Because of the cramped quarters, early Soviet cosmonauts were short in stature – for acceptance into the space program, they were limited in height to 5′ 9″ and Gagarin stood only 5′ 2″ tall. As with their American counterparts in the Mercury program, their training was rigorous, both physically and mentally, not to mention hazardous. But then, as 19th century Episcopal clergyman Phillip Brooks once advised “Don’t pray for easy lives. Pray to be stronger men.” So we should honor Gagarin and other such men and the technology that made, and continues to make, their exploits possible.
Vostok spacecrafts was flown on five more manned missions including two pairs of concurrent missions in August of 1962 and June of 1963. Later the basic design was modified to accommodate three cosmonauts when the Voskhod 1 spacecraft flew in October of 1964, and then further modified to enable an excursion outside the spacecraft with Voskhod 2 in March of 1965 – both of which were firsts in manned spaceflight. The 2017 Russian film “Vremya Pervykh” (meaning “first time”), which began streaming domestically in January on Amazon Prime as “Spacewalker” dramatically presents the latter’s harrowing and perilous journey.
Although Vostok was retired from manned flight, upgraded versions of it continued to be produced for use in photographic reconnaissance with the Zenit-2 rocket that was first used to launch the satellite Kosmos 4 in April of 1962. Subsequent flights occurred through May of 1970 with further upgrades continuing through 1979. Zenit-4 and its rocket successors further expanded on this tradition from 1968 through 1980. Vostok also served as the basis for the biological and materials research with the Bion research satellites beginning in 1973 through 2013, and Foton satellites from 1985 until 2014.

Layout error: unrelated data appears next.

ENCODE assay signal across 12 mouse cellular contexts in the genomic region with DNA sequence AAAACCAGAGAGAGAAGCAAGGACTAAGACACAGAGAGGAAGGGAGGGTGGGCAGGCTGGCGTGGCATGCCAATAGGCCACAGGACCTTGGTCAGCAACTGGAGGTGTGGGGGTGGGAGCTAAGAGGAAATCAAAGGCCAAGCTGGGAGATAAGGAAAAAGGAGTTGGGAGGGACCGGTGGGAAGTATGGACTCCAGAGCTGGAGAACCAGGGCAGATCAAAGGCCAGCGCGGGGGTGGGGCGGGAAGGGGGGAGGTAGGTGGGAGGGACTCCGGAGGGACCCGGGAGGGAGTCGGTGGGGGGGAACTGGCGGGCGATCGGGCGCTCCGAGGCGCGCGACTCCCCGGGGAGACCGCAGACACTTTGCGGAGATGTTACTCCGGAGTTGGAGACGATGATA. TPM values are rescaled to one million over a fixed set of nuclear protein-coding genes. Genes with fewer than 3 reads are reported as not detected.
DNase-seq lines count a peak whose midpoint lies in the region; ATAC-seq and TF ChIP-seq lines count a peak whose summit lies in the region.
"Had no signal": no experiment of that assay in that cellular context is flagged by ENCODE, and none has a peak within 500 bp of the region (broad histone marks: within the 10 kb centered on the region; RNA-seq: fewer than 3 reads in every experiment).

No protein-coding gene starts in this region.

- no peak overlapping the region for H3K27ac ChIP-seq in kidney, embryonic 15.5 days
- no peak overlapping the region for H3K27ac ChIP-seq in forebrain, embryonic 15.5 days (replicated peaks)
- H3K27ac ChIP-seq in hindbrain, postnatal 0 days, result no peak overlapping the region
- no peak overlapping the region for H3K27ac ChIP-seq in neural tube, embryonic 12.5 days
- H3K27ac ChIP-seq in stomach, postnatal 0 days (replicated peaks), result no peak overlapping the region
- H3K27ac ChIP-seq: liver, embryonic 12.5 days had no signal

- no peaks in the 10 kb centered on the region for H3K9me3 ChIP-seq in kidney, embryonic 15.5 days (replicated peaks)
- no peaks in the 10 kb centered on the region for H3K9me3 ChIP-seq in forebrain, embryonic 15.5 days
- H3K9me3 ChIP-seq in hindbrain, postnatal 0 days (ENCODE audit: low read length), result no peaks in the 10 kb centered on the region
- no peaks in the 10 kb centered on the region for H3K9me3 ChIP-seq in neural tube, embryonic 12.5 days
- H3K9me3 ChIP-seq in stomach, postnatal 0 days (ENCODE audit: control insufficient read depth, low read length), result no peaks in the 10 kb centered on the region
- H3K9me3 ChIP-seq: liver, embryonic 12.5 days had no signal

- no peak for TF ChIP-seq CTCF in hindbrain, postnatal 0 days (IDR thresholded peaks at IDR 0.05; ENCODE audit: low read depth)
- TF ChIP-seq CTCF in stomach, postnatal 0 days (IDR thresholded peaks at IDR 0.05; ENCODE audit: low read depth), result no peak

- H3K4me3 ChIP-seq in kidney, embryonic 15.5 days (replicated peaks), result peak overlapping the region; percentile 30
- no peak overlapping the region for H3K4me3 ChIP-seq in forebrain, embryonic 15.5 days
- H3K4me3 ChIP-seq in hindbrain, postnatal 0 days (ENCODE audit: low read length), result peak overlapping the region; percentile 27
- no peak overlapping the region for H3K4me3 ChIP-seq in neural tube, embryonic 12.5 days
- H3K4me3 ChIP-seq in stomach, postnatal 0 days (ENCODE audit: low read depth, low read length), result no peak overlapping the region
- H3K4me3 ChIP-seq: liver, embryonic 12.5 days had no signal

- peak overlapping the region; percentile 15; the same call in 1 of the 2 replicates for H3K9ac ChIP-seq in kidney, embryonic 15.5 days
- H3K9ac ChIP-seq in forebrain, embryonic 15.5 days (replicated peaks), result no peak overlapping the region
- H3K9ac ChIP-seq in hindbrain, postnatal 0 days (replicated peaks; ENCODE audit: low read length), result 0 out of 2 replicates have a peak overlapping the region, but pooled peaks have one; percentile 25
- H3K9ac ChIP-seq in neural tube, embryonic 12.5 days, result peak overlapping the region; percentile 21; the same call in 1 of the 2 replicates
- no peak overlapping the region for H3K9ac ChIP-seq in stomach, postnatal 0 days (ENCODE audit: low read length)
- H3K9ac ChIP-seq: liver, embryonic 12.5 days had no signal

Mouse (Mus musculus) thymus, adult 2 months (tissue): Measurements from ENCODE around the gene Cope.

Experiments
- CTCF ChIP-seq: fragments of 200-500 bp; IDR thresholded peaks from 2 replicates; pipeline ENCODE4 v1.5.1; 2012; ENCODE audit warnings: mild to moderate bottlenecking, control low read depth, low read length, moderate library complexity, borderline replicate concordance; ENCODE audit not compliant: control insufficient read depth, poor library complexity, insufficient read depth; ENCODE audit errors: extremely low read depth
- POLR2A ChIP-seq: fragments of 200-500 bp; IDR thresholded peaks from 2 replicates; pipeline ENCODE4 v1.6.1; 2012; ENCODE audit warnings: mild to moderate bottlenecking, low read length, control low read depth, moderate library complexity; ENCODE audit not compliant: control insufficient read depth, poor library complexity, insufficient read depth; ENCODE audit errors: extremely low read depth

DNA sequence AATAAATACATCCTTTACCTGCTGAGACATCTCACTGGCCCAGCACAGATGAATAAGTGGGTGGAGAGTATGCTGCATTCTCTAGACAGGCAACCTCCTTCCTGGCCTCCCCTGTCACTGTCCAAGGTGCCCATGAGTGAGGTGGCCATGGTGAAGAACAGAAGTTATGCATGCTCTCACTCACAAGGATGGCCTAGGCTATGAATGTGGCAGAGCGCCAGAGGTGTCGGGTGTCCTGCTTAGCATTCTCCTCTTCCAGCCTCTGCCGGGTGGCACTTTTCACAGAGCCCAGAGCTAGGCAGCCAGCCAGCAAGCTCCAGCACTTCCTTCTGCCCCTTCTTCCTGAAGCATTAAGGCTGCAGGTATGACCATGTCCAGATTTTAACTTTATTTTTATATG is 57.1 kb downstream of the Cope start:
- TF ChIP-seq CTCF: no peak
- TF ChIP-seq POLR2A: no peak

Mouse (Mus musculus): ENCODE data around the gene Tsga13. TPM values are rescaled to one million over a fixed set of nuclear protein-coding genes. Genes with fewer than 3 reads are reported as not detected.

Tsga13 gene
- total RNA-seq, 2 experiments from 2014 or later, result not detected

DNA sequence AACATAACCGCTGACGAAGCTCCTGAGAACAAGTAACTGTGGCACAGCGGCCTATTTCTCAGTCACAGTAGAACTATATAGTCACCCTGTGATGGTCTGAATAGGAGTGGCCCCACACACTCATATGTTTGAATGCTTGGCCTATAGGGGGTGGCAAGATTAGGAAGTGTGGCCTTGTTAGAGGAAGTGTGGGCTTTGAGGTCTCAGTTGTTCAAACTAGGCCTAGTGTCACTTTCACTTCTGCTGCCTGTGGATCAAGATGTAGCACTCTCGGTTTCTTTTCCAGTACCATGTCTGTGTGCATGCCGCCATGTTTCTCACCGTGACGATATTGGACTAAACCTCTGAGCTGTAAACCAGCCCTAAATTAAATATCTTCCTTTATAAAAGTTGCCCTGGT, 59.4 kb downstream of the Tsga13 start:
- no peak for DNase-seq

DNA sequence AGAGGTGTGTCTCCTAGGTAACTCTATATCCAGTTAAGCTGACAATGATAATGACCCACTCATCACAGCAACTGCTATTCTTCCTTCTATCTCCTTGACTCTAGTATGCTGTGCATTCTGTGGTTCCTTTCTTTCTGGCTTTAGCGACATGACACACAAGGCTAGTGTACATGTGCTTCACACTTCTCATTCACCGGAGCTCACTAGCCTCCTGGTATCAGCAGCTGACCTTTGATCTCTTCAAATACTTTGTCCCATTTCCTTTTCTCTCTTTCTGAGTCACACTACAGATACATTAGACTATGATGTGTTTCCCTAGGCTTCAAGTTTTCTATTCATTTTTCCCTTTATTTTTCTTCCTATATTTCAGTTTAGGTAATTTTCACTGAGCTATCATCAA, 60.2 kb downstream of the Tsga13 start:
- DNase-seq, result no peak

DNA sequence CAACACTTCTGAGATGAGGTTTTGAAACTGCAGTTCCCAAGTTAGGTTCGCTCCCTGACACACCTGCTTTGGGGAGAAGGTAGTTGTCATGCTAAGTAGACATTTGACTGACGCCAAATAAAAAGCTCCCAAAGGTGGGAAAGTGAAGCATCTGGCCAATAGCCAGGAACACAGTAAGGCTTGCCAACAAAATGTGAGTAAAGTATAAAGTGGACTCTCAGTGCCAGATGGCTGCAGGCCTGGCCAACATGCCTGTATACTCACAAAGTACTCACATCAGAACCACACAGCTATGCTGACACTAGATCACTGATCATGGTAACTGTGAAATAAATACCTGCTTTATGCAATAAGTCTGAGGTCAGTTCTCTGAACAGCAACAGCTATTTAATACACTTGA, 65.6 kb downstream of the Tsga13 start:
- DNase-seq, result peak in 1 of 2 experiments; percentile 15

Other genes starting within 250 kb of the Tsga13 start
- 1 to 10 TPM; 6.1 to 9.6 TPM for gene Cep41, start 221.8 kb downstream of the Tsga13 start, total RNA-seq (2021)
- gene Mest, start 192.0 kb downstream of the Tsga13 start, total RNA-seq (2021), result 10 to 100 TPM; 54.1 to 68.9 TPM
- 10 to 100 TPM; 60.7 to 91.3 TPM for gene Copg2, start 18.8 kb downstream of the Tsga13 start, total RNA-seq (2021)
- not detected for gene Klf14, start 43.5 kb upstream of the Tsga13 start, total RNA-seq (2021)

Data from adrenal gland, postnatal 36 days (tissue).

The Space Race and the Human Race
No other species on earth has ventured so far around the globe and eventually beyond its atmosphere. Like the sailors and explorers from the Age of Discovery, mankind has once again embarked on an imperative to, like the mission immortalized in the original Star Trek series’ introduction, to explore strange new worlds. In retrospect, we can be grateful that our counterparts in Soviet Union goaded us out of the complacency of Cold War competitions for military supremacy. Without Vostok and Gagarin’s achievements, Apollo would never have landed men on the moon. But irrespective of the nationalities of its participants, the initial achievements by the West’s adversaries nonetheless exemplify the hopes and dreams of technological mastery over nature. The Soviet Union is no more, but America still stands, and it is its responsibility to ensure that our endeavors to reach the stars remain the prerogative of free people.